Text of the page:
Investors in the troubled U.S. airline industry are familiar with Southwest Airlines Company (LUV). It is the largest low-cost carrier in the United States and has for years been able to turn low costs and friendly service into a relatively (to its peers) high margin, profitable business.
It is also well-run on the financial side as, unlike it main competitors, its total debt is approximately equal to its cash position. Most other major airlines have high debt in proportion to cash, which has led to a series of bankruptcies for a number of its competitors such as AMR Corporation (AAMRQ.PK) which is still in bankruptcy and US Airways Group (LCC) which was in bankruptcy twice in the last decade.
But now, changes are in the wind for Southwest. It is busy assembling the pieces necessary for a concerted major-time move into territory where it has rarely ventured . . . international markets.
Southwest's senior management has set a goal of doubling within five years the amount of overseas flying the airline does, which is very small at the moment. Last year's acquisition of AirTran, the biggest in the company's history, was one step toward international expansion as AirTran brought with it short-haul overseas destinations generating about $75 million in annual revenues.
So far this year, the company has taken a series of steps in order to make this goal of management a reality. Some steps taken include upgrades to both its aircraft fleet and its IT system (through European firm Amadeus). Southwest has also announced plans to build a new international terminal in Houston. It is also developing a number of new routes for its AirTran subsidiary - focused mainly on destinations in Mexico - and is eying other opportunities in South America.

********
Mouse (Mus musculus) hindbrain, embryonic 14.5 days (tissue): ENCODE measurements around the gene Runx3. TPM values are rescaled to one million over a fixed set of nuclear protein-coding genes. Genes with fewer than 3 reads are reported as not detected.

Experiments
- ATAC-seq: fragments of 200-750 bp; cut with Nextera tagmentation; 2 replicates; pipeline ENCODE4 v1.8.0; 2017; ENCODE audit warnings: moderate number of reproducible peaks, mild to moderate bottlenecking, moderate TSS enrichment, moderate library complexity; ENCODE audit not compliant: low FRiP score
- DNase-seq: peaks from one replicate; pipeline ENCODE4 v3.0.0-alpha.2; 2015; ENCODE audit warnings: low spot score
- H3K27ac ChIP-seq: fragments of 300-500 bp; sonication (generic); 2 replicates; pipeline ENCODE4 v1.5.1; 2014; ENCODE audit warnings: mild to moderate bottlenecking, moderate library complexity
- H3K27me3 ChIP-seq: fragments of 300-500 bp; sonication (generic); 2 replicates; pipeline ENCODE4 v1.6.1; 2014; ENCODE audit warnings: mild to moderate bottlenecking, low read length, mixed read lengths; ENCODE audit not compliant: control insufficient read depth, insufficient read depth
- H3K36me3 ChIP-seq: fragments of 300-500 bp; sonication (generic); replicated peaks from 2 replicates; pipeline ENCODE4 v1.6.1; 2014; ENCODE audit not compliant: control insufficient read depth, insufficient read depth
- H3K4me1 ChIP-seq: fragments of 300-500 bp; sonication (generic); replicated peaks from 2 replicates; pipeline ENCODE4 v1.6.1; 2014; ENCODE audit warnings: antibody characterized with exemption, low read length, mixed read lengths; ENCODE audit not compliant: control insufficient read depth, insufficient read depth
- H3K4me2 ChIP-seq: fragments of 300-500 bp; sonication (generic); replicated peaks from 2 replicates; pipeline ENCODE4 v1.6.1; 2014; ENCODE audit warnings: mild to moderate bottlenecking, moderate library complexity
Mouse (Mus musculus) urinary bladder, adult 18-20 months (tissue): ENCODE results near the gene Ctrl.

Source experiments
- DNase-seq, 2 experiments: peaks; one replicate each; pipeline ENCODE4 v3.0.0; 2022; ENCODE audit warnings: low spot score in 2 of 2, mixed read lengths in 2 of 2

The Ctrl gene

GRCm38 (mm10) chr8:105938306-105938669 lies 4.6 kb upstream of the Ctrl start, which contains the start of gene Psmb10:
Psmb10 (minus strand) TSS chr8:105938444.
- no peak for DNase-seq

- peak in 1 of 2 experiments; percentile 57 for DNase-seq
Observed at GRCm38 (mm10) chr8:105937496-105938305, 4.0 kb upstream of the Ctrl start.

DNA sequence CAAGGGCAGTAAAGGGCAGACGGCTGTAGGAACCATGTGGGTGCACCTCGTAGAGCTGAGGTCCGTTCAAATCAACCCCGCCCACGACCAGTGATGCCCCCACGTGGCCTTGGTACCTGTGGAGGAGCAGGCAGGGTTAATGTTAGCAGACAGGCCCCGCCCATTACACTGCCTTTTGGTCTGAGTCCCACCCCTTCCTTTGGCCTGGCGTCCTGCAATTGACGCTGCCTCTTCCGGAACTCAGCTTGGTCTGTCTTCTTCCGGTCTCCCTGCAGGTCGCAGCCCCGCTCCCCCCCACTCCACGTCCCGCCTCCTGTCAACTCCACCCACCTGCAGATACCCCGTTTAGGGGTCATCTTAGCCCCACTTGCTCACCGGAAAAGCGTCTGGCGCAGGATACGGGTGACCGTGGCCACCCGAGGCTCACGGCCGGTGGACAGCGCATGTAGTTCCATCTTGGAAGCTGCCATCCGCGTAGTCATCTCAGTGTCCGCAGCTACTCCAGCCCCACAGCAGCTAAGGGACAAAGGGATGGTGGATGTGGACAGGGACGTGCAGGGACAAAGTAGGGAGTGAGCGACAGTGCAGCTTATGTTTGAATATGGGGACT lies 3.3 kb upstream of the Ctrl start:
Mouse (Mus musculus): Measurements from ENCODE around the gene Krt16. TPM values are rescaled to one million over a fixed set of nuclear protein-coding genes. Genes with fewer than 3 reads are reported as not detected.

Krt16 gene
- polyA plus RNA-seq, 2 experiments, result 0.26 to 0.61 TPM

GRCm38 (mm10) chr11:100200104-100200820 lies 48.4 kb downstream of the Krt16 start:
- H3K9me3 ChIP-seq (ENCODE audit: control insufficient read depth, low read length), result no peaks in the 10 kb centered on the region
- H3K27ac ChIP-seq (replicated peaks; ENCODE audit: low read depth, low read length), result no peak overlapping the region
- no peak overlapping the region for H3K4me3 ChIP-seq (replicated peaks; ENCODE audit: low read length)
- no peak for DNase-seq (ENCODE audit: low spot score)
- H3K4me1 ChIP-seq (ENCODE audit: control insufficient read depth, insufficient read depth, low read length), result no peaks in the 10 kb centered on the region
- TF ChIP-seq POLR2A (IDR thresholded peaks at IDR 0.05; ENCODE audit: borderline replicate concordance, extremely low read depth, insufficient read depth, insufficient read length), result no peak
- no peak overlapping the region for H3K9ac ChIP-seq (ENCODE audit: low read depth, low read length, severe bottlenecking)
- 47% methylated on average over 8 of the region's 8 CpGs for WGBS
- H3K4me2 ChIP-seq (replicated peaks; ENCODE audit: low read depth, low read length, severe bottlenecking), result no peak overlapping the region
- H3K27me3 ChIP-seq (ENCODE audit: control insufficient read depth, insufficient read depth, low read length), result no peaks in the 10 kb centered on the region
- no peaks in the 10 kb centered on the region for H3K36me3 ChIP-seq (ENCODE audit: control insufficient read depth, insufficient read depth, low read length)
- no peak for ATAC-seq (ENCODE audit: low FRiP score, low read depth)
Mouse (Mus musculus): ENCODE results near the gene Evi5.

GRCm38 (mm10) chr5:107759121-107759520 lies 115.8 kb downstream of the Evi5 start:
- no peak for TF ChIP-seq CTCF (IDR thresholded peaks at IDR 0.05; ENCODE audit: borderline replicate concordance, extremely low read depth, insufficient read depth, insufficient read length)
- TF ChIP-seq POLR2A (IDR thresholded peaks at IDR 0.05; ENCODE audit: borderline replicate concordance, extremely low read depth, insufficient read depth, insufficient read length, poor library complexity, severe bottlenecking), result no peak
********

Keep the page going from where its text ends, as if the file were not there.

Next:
These plans for an international terminal and flights are serving as a thorn in the side to United Continental Holdings (UAL). From its George Bush Intercontinental Airport hub, United serves a large number of Latin American destinations. It is so worried about Southwest Airlines eating its lunch again that it even threatened to cut flights from the airport in Houston if Southwest is allowed to build the terminal.
Some investors may be wondering why the heck Southwest Airlines is even thinking about such a move away from its very successful domestic business. The answer is simply that the company can see that, over the past 10 years in the United States, domestic air traffic has basically been stagnant. The company is looking to renew its growth as it has seen in the past few years its cost base edge up as it has matured as a company.
It is also trying to play catch-up to other low-cost carriers such as Spirit Airlines (SAVE) which has been flying abroad since 2003. In 2011, about 16 percent of the carrier's flying was to places such as Costa Rica and the Bahamas from its Miami hub.
Flying internationally in a major way will certainly be a big change for Southwest Airlines. It will have to learn how to handle foreign currencies and overseas politics among a host of items. But it has been successful to date in nearly every venture it has undertaken. Do not be surprised if, in a few years, it is a large international carrier and a very successful one.